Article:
Pharmaceutical

New Years Resolution: Beware of tainted diet pills

Happy New Year 2017 Wikimedia Commons 231x210 New Years Resolution: Beware of tainted diet pills ‘Tis the season for New Years resolutions and one of the most popular ones that people make is to lose weight. Some may adopt diet and exercise regimens, but others may look to diet pills to help shed unwanted pounds. But buyer beware! Many of the weight loss products sold at retail stores and online contain harmful hidden ingredients, the Food and Drug Administration (FDA) warns.

In general, dietary supplements are not approved by the FDA. Under the Dietary Supplement Health and Education Act of 1994, dietary supplement manufacturers do not need FDA approval before marketing their products to consumers. It is the company’s responsibility to make sure its products are safe and that any claims made are true.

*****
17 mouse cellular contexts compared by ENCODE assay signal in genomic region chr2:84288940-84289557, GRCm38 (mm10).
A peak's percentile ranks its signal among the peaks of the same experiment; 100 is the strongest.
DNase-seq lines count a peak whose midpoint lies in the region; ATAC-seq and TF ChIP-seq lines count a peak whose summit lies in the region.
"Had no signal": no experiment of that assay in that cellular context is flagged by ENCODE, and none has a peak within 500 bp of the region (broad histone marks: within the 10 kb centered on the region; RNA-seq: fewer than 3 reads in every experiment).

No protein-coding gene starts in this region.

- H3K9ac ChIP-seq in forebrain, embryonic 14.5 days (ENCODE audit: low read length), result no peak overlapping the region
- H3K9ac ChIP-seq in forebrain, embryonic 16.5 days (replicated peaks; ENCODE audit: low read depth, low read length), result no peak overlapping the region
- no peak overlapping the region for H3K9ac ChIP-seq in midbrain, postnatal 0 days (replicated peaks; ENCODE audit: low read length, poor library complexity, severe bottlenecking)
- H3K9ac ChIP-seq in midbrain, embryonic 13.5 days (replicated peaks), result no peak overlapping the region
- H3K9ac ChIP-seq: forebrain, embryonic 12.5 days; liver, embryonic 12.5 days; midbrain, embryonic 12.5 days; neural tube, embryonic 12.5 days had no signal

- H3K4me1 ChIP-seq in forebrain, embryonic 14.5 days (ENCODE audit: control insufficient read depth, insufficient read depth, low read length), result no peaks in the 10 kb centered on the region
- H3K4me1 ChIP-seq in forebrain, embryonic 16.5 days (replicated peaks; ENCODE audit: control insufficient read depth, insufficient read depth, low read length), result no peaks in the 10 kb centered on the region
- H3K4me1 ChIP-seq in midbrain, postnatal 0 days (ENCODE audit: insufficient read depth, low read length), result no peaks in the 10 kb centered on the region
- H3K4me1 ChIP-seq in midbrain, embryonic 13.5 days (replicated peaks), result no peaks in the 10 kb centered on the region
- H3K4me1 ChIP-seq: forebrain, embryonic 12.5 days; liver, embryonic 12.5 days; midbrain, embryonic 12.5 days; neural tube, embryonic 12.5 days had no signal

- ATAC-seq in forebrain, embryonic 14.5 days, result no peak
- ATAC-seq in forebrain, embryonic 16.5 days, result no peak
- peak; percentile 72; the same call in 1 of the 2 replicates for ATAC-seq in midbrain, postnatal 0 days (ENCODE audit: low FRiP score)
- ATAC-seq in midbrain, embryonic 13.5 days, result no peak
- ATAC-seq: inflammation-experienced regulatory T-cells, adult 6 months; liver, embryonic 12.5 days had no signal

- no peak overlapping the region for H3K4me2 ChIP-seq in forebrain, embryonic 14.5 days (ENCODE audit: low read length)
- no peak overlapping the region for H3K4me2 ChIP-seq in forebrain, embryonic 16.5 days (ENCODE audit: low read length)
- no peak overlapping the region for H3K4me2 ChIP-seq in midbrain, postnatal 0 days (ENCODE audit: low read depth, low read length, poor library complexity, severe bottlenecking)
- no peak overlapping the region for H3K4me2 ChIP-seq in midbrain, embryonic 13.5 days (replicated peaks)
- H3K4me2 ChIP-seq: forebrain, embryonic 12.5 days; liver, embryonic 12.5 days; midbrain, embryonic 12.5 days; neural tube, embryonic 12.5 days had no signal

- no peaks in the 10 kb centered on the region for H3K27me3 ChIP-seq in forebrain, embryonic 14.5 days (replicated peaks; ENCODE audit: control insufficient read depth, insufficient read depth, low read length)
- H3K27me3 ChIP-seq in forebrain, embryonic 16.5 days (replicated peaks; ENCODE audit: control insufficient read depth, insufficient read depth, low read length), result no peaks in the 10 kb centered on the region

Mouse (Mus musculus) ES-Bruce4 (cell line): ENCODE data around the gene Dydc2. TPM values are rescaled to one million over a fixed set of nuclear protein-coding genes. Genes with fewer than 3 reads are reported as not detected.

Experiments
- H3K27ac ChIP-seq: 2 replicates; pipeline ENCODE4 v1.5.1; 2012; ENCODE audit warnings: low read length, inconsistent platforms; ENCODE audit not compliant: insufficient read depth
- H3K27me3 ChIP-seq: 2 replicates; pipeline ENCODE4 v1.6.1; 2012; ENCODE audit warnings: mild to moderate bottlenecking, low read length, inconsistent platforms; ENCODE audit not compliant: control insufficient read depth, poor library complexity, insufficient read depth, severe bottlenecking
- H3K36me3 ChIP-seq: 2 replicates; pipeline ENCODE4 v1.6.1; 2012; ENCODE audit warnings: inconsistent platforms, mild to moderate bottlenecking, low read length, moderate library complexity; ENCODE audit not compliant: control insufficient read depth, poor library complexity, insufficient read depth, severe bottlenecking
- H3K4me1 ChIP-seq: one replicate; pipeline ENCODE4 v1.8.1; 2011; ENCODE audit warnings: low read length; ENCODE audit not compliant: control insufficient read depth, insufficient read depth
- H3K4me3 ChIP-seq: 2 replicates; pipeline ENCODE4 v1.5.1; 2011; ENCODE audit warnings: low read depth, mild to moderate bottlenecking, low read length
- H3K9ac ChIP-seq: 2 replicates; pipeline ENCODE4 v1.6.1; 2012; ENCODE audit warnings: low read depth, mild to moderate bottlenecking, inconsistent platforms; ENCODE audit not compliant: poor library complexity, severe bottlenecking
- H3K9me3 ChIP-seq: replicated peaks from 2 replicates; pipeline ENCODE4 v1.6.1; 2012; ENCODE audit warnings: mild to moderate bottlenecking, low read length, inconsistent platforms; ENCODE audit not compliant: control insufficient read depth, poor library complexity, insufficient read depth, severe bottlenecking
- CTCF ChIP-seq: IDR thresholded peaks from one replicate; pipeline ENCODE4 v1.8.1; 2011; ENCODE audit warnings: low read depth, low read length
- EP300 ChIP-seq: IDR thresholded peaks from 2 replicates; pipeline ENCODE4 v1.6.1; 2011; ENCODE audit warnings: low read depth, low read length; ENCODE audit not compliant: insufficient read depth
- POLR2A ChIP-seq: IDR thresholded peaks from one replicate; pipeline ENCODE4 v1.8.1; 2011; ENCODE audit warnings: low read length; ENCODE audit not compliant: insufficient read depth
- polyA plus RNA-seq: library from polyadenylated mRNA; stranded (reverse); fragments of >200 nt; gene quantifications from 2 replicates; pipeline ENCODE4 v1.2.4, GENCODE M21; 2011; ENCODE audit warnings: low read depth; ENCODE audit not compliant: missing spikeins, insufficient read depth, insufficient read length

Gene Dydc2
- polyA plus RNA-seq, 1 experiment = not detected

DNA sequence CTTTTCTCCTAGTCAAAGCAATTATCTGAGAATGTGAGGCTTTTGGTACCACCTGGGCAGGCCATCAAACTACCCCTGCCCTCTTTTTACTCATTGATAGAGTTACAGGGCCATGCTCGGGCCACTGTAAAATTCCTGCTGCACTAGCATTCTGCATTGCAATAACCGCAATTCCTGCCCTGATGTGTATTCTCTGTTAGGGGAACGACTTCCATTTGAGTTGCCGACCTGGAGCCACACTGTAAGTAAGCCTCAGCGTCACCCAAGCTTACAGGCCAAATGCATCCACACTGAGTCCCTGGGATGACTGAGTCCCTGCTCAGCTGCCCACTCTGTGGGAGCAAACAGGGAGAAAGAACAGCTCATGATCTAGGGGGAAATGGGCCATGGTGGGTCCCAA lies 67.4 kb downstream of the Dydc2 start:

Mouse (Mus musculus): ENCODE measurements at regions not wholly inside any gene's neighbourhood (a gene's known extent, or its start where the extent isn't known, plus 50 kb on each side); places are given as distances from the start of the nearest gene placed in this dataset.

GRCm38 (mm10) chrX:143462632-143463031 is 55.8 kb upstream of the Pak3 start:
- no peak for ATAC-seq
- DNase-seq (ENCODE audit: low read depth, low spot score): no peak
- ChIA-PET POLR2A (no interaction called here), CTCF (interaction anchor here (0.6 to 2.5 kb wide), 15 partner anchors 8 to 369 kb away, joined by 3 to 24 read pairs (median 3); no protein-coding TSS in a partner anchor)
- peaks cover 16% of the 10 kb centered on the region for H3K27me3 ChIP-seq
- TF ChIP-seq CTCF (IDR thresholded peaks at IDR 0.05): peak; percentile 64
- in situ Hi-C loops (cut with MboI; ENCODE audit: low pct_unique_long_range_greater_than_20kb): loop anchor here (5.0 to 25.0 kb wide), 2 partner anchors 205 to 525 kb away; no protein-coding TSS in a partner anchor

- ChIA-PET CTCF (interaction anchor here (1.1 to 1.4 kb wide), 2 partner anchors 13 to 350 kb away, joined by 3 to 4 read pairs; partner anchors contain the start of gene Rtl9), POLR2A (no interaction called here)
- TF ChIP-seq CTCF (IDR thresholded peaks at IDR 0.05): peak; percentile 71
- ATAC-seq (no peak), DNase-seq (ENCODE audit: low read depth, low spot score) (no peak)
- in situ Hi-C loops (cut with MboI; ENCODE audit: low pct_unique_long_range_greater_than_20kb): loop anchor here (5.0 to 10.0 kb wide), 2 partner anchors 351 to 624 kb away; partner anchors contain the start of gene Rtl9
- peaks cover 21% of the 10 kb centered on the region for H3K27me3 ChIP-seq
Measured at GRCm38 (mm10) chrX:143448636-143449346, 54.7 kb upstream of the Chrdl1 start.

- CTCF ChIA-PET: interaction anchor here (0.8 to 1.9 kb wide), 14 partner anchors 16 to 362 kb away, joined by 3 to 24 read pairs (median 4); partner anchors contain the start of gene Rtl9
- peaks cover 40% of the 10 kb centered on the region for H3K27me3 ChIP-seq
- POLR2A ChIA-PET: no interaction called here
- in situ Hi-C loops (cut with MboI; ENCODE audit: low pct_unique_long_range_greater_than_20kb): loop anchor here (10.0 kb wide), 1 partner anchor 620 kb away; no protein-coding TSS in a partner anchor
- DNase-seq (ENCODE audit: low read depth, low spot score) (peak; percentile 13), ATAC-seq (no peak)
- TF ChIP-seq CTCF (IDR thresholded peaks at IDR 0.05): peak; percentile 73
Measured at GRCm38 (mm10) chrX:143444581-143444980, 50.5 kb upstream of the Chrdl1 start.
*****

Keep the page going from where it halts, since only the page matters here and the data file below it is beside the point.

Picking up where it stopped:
When a safety issue is suspected, the FDA must investigate and, if warranted, take steps to have the products removed from the market. The FDA and other government agencies can take legal action against the company, but this doesn’t keep supplement makers from peddling their products.

As part of its investigation, the FDA conducts laboratory testing on dietary supplements of concern. Many diet pills have been found to contain sibutramine, a stimulant that was in the weight loss drug Meridia, which was pulled from the market in 2010 after it was linked to dangerous cardiovascular effects.

Weight loss products are among the more common supplements in which illicit ingredients are found. Products for sexual enhancement and for body building are also often found to contain hidden ingredients.

The FDA cannot test all dietary supplements on the market, only those that raise safety concerns. So it is up to the consumer to use his or her own judgment and look for potential warning signs that a product is tainted. Those warning signs include:

  • products claim to be alternatives to FDA-approved drugs or to have effects similar to prescription drugs;
  • products claim to be a legal alternative to anabolic steroids;
  • products are marketed primarily in a foreign language or are marketed through mass e-mails;
  • sexual enhancement products promising rapid effects, such as working in minutes to hours, or long-lasting effects, such as working for 24 to 72 hours;
  • product labels warn that you may test positive in performance enhancement drug tests.

Source: FDA